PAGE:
Brilliant, compelling, unputdownable!
This Scandi-noir novel by The Killing writer Søren Sveistrup, and translated into English by Caroline Waight, concerns the Copenhagen police investigation into a series of cleverly orchestrated and gruesome murders, carried out by a killer who becomes known as The Chestnut Man, on account of the seemingly innocent children’s figures which are found close to each mutilated body.
Rosa Hartsung, the Danish Minister for Social Affairs returns to work, following a period of absence after the abduction of her daughter, Kristine. She is known to have been murdered, but her body has never been found.
As the investigation into The Chestnut Man begins, it appears that Rosa Hartsung’s return to office, and her responsibility for child welfare, may be linked to the killings.
Naia Thulin is a smart young detective assigned to the case as her last, before her coveted move to the cyber-crime unit. To her irritation, Mark Hess from Europol is also transferred to the case. The Hague do not appear to be in a hurry to have him return; he seems to have left under a cloud. The pair’s relationship in the first instance, is polarised, with both detectives’ focuses being on their long-term career objectives, neither of which is to remain in Homicide.
The development and complexity of the case, however, brings them together and they become an effective and close-knit pairing. Thulin follows procedure but is assertive, tech savvy and clever; Hess is more unorthodox and intuitive. They know they are playing a game of cat and mouse with the killer and as they try to break his hold over the game, the darker and more disturbing the story becomes, but are they still being manipulated?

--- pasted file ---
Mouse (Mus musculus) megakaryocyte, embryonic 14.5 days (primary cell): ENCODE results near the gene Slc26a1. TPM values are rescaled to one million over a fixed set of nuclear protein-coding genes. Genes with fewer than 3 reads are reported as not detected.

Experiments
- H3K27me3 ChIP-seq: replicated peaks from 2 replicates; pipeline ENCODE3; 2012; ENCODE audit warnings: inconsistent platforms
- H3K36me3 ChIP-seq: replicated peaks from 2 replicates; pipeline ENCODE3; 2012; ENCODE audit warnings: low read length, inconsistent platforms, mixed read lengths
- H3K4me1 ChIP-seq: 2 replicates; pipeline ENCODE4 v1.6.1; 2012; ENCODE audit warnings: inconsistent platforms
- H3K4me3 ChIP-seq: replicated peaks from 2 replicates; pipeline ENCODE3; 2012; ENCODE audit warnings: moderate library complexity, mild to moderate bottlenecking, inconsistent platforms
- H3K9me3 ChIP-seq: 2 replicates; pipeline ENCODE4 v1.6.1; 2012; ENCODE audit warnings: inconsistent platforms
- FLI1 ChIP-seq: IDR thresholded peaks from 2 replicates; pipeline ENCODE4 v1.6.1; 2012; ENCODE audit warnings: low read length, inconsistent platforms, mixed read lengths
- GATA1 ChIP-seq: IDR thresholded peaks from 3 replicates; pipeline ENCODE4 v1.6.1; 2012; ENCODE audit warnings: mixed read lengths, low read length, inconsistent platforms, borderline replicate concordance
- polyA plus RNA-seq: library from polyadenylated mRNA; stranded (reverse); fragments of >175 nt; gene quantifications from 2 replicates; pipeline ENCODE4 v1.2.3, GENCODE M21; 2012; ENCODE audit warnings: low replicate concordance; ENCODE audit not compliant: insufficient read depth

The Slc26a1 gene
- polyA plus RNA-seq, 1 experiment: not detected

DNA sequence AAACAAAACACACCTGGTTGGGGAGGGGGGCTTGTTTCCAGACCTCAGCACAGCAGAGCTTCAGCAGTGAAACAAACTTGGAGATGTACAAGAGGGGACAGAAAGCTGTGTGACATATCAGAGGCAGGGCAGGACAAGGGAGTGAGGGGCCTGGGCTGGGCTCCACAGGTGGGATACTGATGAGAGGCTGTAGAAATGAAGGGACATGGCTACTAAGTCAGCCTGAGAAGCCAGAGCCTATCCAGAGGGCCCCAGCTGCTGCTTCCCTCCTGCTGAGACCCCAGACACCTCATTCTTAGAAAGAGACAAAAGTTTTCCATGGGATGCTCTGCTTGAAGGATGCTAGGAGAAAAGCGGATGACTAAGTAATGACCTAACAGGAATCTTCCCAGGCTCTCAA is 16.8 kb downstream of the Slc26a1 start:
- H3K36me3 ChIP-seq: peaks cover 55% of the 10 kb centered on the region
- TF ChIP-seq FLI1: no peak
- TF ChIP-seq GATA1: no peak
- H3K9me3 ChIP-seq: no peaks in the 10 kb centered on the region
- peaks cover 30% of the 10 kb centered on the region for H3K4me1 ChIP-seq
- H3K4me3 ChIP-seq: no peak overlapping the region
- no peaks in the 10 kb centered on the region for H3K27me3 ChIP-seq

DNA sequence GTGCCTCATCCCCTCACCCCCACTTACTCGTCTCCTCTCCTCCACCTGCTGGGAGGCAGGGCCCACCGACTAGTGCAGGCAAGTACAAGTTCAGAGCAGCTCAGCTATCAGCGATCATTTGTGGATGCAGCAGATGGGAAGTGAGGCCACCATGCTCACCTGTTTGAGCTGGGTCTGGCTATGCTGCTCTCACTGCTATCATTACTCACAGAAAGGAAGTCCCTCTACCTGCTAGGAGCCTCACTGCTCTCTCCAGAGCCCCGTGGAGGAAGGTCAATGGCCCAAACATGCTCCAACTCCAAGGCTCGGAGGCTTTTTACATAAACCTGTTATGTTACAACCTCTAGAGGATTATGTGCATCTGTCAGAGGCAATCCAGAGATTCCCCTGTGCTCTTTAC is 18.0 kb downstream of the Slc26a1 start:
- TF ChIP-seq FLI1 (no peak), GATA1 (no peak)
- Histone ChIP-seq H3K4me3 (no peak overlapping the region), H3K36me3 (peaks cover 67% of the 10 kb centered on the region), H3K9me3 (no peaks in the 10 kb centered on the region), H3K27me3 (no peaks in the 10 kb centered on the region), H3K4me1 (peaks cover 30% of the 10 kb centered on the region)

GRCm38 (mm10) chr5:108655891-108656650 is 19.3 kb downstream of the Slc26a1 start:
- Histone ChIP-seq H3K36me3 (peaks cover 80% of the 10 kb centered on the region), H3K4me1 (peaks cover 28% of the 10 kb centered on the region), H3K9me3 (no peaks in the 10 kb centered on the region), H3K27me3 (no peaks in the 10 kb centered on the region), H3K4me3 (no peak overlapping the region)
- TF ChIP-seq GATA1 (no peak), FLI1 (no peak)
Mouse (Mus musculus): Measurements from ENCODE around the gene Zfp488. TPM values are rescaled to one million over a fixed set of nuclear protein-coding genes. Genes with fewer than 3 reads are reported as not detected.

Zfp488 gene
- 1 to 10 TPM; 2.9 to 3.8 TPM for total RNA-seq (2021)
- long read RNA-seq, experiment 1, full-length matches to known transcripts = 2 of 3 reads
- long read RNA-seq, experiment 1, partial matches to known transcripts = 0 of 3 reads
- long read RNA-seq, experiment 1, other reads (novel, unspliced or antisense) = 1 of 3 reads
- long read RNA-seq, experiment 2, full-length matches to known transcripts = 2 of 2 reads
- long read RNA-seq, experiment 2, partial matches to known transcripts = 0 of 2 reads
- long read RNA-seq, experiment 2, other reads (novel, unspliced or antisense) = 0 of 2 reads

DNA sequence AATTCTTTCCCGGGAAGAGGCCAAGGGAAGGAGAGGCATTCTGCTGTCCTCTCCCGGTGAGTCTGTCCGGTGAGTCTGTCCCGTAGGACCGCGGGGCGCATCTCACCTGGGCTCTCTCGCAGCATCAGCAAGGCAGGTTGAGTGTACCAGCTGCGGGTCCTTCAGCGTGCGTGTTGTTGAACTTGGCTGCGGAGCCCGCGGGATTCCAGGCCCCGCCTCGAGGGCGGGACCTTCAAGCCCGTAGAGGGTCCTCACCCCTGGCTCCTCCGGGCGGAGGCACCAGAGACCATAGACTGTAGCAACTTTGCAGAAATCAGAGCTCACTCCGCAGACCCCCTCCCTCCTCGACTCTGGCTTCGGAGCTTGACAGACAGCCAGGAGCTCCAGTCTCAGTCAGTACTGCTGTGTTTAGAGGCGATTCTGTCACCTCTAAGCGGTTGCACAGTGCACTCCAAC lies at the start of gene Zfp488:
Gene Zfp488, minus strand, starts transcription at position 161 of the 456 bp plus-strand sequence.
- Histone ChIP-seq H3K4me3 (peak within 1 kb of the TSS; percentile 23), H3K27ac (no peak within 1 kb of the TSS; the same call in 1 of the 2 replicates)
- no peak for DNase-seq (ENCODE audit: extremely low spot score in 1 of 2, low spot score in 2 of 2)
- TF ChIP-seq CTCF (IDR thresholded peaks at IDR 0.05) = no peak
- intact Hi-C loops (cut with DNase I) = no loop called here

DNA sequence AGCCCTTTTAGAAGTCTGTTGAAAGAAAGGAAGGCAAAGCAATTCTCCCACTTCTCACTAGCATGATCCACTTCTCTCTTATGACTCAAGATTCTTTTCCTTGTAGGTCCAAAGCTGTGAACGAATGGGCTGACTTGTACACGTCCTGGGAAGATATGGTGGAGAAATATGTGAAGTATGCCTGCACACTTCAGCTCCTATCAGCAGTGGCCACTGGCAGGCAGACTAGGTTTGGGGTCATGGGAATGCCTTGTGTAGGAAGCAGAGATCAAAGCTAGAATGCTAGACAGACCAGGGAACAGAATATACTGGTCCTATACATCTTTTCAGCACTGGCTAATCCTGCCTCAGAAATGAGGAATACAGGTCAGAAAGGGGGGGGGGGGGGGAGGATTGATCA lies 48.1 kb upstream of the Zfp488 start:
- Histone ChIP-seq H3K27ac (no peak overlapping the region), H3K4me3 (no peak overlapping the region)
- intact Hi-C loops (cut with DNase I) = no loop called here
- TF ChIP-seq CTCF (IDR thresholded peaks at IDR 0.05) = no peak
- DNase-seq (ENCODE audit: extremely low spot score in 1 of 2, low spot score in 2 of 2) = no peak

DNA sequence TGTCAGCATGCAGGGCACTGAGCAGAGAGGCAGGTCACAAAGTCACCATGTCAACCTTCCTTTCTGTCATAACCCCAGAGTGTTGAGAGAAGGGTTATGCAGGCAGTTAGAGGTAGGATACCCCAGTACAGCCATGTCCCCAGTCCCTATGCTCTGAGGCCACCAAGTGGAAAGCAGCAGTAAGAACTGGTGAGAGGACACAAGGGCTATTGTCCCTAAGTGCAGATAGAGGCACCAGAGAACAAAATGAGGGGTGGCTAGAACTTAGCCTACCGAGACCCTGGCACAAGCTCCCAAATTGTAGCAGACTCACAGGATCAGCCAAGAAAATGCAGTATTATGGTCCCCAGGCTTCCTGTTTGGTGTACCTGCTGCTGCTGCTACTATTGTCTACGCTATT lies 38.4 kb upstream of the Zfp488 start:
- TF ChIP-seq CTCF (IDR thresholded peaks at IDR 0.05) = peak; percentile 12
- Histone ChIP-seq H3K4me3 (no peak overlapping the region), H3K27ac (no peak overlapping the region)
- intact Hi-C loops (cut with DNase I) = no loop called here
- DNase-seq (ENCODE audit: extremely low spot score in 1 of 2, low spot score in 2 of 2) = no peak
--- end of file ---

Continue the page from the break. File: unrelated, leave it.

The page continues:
Cleverly sidestepping the obvious, without being obtuse, is one of the major strengths of this story. I suspected, with due motive, almost every character apart from the actual perpetrator. Although I don’t always need it to be so, as a reader, it is really very satisfying when a story ties up every loose end, and this does, despite ending on an unsettling note.
Typical to this genre, which is one of my favourites, this Danish novel is dark and macabre, set in beautiful autumn, beset by driving, relentless rain and bitter snowfall as the seasons change. It provides the faultless atmospheric setting for the brutality and perversity of the most odious side of human nature.
There are some disturbing subjects, particularly concerning children, but they are pertinent to the central theme.
It is written in the present tense, mostly in present day, only occasionally taking us back to events in 1989. This allows a flowing visualisation of the story, and I would love to see this on screen. Fans of The Killing and The Bridge will, I think, love this book.
Many thanks to Netgalley and Penguin Michael Joseph for an ARC, in exchange for an honest and impartial review.
The Kindle and hardcover release date in the UK is 10th January 2019.